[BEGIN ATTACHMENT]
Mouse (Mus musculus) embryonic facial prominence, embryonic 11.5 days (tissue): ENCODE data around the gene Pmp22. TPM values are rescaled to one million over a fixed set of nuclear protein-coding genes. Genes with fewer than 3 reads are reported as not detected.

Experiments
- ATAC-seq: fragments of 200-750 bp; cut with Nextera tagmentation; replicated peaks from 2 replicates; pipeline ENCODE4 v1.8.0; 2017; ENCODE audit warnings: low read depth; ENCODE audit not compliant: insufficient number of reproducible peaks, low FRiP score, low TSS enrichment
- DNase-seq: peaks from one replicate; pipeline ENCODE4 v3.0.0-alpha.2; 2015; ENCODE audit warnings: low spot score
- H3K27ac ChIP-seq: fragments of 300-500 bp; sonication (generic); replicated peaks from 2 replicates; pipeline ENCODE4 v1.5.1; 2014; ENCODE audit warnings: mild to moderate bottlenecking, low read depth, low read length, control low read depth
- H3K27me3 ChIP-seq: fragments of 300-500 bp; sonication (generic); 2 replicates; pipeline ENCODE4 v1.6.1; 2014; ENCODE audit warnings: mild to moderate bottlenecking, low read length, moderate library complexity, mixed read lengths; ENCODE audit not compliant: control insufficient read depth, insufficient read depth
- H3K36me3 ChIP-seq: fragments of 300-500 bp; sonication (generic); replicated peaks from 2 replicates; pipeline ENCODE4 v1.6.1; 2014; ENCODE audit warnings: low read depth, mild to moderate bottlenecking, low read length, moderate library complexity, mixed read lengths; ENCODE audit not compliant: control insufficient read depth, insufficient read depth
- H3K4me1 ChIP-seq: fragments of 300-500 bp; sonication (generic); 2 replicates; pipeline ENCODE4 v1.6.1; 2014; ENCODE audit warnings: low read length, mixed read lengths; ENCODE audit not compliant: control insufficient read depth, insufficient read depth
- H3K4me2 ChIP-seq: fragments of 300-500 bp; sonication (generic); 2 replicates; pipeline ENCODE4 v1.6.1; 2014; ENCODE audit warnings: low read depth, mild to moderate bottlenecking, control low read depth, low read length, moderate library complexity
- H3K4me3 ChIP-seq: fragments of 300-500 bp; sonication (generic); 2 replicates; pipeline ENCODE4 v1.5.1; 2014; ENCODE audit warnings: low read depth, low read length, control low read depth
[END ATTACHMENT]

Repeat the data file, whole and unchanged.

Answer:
Mouse (Mus musculus) embryonic facial prominence, embryonic 11.5 days (tissue): ENCODE data around the gene Pmp22. TPM values are rescaled to one million over a fixed set of nuclear protein-coding genes. Genes with fewer than 3 reads are reported as not detected.

Experiments
- ATAC-seq: fragments of 200-750 bp; cut with Nextera tagmentation; replicated peaks from 2 replicates; pipeline ENCODE4 v1.8.0; 2017; ENCODE audit warnings: low read depth; ENCODE audit not compliant: insufficient number of reproducible peaks, low FRiP score, low TSS enrichment
- DNase-seq: peaks from one replicate; pipeline ENCODE4 v3.0.0-alpha.2; 2015; ENCODE audit warnings: low spot score
- H3K27ac ChIP-seq: fragments of 300-500 bp; sonication (generic); replicated peaks from 2 replicates; pipeline ENCODE4 v1.5.1; 2014; ENCODE audit warnings: mild to moderate bottlenecking, low read depth, low read length, control low read depth
- H3K27me3 ChIP-seq: fragments of 300-500 bp; sonication (generic); 2 replicates; pipeline ENCODE4 v1.6.1; 2014; ENCODE audit warnings: mild to moderate bottlenecking, low read length, moderate library complexity, mixed read lengths; ENCODE audit not compliant: control insufficient read depth, insufficient read depth
- H3K36me3 ChIP-seq: fragments of 300-500 bp; sonication (generic); replicated peaks from 2 replicates; pipeline ENCODE4 v1.6.1; 2014; ENCODE audit warnings: low read depth, mild to moderate bottlenecking, low read length, moderate library complexity, mixed read lengths; ENCODE audit not compliant: control insufficient read depth, insufficient read depth
- H3K4me1 ChIP-seq: fragments of 300-500 bp; sonication (generic); 2 replicates; pipeline ENCODE4 v1.6.1; 2014; ENCODE audit warnings: low read length, mixed read lengths; ENCODE audit not compliant: control insufficient read depth, insufficient read depth
- H3K4me2 ChIP-seq: fragments of 300-500 bp; sonication (generic); 2 replicates; pipeline ENCODE4 v1.6.1; 2014; ENCODE audit warnings: low read depth, mild to moderate bottlenecking, control low read depth, low read length, moderate library complexity
- H3K4me3 ChIP-seq: fragments of 300-500 bp; sonication (generic); 2 replicates; pipeline ENCODE4 v1.5.1; 2014; ENCODE audit warnings: low read depth, low read length, control low read depth